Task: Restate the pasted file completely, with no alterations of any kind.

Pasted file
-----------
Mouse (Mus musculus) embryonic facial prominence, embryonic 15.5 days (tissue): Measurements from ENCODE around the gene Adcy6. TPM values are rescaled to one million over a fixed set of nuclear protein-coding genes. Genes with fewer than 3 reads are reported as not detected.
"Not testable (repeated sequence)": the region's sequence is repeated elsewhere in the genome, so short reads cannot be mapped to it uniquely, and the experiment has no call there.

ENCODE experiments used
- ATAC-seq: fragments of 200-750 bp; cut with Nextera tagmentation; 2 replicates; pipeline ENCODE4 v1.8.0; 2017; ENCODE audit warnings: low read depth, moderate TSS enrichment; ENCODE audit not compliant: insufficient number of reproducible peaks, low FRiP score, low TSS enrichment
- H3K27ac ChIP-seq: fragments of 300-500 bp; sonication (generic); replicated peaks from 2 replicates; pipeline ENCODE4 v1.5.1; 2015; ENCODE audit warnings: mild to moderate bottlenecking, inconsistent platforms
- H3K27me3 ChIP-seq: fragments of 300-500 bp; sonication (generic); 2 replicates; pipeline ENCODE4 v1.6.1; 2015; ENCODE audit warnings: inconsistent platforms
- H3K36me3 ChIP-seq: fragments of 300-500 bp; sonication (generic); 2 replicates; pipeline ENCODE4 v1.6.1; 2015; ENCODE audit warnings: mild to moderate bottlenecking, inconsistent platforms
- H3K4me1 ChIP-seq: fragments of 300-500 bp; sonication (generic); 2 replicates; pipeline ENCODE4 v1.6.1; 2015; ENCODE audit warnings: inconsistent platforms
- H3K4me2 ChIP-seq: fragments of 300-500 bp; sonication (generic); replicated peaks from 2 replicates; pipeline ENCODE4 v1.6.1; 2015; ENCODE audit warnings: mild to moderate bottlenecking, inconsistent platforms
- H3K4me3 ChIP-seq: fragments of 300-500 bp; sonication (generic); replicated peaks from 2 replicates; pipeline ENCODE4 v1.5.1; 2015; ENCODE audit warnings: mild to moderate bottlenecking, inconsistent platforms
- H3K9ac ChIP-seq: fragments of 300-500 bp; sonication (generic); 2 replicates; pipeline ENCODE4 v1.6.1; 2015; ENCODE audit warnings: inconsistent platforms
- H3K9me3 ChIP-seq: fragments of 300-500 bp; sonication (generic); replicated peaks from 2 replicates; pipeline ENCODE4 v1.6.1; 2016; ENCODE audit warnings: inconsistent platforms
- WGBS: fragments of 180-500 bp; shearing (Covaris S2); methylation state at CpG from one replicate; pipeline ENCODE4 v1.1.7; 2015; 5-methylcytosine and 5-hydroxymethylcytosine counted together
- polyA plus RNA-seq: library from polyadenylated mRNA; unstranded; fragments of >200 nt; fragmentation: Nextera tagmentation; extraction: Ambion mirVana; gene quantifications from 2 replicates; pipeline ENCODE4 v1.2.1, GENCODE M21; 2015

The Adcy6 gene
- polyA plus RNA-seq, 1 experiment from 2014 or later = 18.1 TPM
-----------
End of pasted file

Mouse (Mus musculus) embryonic facial prominence, embryonic 15.5 days (tissue): Measurements from ENCODE around the gene Adcy6. TPM values are rescaled to one million over a fixed set of nuclear protein-coding genes. Genes with fewer than 3 reads are reported as not detected.
"Not testable (repeated sequence)": the region's sequence is repeated elsewhere in the genome, so short reads cannot be mapped to it uniquely, and the experiment has no call there.

ENCODE experiments used
- ATAC-seq: fragments of 200-750 bp; cut with Nextera tagmentation; 2 replicates; pipeline ENCODE4 v1.8.0; 2017; ENCODE audit warnings: low read depth, moderate TSS enrichment; ENCODE audit not compliant: insufficient number of reproducible peaks, low FRiP score, low TSS enrichment
- H3K27ac ChIP-seq: fragments of 300-500 bp; sonication (generic); replicated peaks from 2 replicates; pipeline ENCODE4 v1.5.1; 2015; ENCODE audit warnings: mild to moderate bottlenecking, inconsistent platforms
- H3K27me3 ChIP-seq: fragments of 300-500 bp; sonication (generic); 2 replicates; pipeline ENCODE4 v1.6.1; 2015; ENCODE audit warnings: inconsistent platforms
- H3K36me3 ChIP-seq: fragments of 300-500 bp; sonication (generic); 2 replicates; pipeline ENCODE4 v1.6.1; 2015; ENCODE audit warnings: mild to moderate bottlenecking, inconsistent platforms
- H3K4me1 ChIP-seq: fragments of 300-500 bp; sonication (generic); 2 replicates; pipeline ENCODE4 v1.6.1; 2015; ENCODE audit warnings: inconsistent platforms
- H3K4me2 ChIP-seq: fragments of 300-500 bp; sonication (generic); replicated peaks from 2 replicates; pipeline ENCODE4 v1.6.1; 2015; ENCODE audit warnings: mild to moderate bottlenecking, inconsistent platforms
- H3K4me3 ChIP-seq: fragments of 300-500 bp; sonication (generic); replicated peaks from 2 replicates; pipeline ENCODE4 v1.5.1; 2015; ENCODE audit warnings: mild to moderate bottlenecking, inconsistent platforms
- H3K9ac ChIP-seq: fragments of 300-500 bp; sonication (generic); 2 replicates; pipeline ENCODE4 v1.6.1; 2015; ENCODE audit warnings: inconsistent platforms
- H3K9me3 ChIP-seq: fragments of 300-500 bp; sonication (generic); replicated peaks from 2 replicates; pipeline ENCODE4 v1.6.1; 2016; ENCODE audit warnings: inconsistent platforms
- WGBS: fragments of 180-500 bp; shearing (Covaris S2); methylation state at CpG from one replicate; pipeline ENCODE4 v1.1.7; 2015; 5-methylcytosine and 5-hydroxymethylcytosine counted together
- polyA plus RNA-seq: library from polyadenylated mRNA; unstranded; fragments of >200 nt; fragmentation: Nextera tagmentation; extraction: Ambion mirVana; gene quantifications from 2 replicates; pipeline ENCODE4 v1.2.1, GENCODE M21; 2015

The Adcy6 gene
- polyA plus RNA-seq, 1 experiment from 2014 or later = 18.1 TPM